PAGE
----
In this study, we selected 29 polymorphisms in 12 genes that had been reported to be associated with COPD in the published literature and genotyped these variants in a family-based study of early-onset COPD and a case-control COPD study. The most significant association in the family-based study (TNF −308G>A) was not replicated in the case-control study, and the strongest association in the case-control study (EPHX1 fast allele) was not found in the family-based analysis. Two variants showed modest evidence for replication across both study designs. A coding SNP in surfactant protein B (Thr131Ile) that was marginally associated (P = 0.03) with one qualitative trait (moderate-to-severe airflow obstruction) in the Boston Early-Onset COPD families was not associated in the primary case-control analysis, but did show association (P = 0.01) when an SNP-by-smoking interaction was included. An STR in HMOX1 was significant in both studies, though different alleles were associated in each cohort.
The associations with SFTPB and HMOX1 merit further investigation. The different effects of gene-by-smoking interaction in the analyses of SFTPB Thr131Ile in the family-based and case-control studies and the different alleles of the HMOX1 repeat driving the associations in the two study designs suggest that these polymorphisms are not the functional variants affecting COPD susceptibility. The effects that we detected may be due to linkage disequilibrium with nearby functional variants. Analysis of additional SNPs in these genes will be required to confirm these genetic associations. Despite our positive results, we cannot exclude that these may be spurious associations due to the multiple comparisons performed.
Several explanations have been proposed to explain the lack of replication that is commonly seen in case-control association studies in complex trait genetics (5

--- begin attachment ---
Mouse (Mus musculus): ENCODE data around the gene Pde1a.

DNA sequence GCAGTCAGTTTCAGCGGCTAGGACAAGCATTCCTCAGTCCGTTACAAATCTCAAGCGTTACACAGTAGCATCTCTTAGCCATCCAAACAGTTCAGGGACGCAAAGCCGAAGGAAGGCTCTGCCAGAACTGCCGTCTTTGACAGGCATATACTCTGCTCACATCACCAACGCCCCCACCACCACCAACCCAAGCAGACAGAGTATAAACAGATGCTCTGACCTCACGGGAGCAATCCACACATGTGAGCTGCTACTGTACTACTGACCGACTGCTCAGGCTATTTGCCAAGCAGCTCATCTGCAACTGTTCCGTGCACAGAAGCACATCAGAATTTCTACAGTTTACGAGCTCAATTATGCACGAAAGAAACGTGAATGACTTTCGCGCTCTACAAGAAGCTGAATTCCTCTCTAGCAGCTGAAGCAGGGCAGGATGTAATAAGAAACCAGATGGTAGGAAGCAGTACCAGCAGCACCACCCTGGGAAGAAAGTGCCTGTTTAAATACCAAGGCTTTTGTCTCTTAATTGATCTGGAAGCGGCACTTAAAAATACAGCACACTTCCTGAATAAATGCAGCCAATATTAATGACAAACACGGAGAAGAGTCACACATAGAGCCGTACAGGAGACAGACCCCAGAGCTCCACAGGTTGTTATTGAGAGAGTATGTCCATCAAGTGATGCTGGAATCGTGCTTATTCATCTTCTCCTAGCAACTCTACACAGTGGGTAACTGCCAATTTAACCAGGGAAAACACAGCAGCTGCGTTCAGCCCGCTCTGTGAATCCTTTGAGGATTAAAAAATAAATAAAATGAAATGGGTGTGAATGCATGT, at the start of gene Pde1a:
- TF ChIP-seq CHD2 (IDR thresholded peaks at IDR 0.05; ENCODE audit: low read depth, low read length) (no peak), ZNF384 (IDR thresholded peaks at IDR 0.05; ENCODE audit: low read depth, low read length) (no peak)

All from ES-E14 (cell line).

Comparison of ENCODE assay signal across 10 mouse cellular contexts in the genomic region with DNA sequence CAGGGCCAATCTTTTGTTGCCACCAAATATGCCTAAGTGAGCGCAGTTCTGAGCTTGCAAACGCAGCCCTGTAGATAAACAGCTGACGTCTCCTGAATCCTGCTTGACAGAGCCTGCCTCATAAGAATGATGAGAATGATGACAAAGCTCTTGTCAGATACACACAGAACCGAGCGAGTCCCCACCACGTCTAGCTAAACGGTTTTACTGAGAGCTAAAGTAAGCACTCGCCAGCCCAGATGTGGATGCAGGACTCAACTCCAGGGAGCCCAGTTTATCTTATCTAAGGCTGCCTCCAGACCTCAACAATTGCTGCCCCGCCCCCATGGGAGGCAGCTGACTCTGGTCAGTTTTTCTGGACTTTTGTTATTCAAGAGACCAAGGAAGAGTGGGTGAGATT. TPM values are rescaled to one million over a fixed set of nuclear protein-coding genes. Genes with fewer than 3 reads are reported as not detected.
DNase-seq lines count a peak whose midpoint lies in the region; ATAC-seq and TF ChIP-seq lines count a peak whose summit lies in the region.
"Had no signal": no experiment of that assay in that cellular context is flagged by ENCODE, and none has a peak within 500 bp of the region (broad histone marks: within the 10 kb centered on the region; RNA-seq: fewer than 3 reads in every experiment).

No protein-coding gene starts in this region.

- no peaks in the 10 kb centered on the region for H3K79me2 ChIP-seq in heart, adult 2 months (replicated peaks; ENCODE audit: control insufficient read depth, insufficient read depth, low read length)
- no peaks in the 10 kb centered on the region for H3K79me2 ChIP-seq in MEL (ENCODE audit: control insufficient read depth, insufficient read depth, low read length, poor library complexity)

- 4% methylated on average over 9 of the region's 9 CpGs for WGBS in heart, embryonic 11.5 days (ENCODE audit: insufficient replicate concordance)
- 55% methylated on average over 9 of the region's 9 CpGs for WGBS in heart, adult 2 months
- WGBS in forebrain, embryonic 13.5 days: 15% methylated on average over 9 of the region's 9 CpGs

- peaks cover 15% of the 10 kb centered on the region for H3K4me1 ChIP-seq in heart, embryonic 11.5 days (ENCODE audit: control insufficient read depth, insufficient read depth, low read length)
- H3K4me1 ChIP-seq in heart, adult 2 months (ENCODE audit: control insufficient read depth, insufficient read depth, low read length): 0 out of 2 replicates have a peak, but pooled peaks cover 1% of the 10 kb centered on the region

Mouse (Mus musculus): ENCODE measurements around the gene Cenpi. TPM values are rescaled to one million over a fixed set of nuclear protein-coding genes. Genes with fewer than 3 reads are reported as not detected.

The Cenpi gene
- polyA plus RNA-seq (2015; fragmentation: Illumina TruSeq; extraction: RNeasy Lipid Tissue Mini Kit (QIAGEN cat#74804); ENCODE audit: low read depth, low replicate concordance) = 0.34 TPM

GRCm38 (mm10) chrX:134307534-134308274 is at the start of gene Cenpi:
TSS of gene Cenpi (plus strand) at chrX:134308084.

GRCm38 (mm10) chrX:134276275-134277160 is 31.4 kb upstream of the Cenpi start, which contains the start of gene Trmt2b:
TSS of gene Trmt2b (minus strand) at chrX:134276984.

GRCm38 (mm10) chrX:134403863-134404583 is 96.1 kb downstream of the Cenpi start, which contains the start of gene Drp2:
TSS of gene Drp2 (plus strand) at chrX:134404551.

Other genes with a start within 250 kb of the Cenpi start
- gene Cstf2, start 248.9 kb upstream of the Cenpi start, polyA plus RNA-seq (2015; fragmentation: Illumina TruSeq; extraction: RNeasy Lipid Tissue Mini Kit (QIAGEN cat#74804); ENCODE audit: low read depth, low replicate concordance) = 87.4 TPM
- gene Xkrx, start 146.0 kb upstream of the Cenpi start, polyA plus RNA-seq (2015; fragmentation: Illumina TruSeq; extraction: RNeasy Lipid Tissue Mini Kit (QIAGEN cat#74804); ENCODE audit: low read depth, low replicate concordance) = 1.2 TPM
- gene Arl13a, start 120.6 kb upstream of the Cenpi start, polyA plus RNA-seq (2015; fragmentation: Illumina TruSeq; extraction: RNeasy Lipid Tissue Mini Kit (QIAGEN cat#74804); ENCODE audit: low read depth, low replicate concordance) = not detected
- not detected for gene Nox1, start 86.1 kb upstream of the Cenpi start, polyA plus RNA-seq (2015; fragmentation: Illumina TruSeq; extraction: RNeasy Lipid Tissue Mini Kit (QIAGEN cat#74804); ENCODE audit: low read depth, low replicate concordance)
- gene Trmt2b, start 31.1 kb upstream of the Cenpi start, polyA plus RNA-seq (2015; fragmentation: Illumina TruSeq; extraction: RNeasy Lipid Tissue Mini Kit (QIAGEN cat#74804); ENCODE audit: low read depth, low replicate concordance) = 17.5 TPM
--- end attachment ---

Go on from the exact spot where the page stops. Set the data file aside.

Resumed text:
). Small sample sizes may lead to inadequate power to detect an association in the initial study or to replicate true associations in subsequent studies. In fact, the majority of the COPD candidate gene association studies listed in enrolled fewer than 100 cases and 100 control subjects. Insufficient power is not likely to explain the lack of replication seen in our study. Using the example of TNF −308G>A with a 17% minor allele frequency in the NAS control subjects, our case-control study had 90% power (α = 0.05) to detect an odds ratio of 1.8, in an additive model; this odds ratio is less than reported in either of the two published COPD association studies with significant results (27
). However, if the true odds ratio were lower than 1.8 in other populations, then the power to detect significant associations would be reduced.
Spurious associations may result from multiple testing in studies that assess many genes, markers, and phenotypes (29
). No consensus exists on the optimal method to adjust for multiple testing in case-control genetic association studies, though replication in an independent study may provide the strongest evidence for true association. Multiple testing was a potential problem in our family-based study, given the multiple genes and phenotypes tested, though the independent case-control sample provided an opportunity to confirm the findings from the family-based study.
Genotyping errors usually bias toward no association, though systematic errors may lead to false positive results. Deviation from Hardy-Weinberg equilibrium (HWE) in the control group may be a sign of genotyping error (29
). We found that only one of the markers tested deviated from HWE, and that SNP was excluded from the association analyses. Departure from Mendelian transmission of alleles is another indication of genotyping error that is only applicable to family-based studies; besides the excluded SNP above, only a small number of Mendelian inconsistencies were found in our study.
Failure to demonstrate HWE may also be a sign of population stratification, which refers to differences in allele frequency between cases and controls due to ethnic differences and not due to disease status (30
). Population stratification can lead to spurious association in case-control studies (21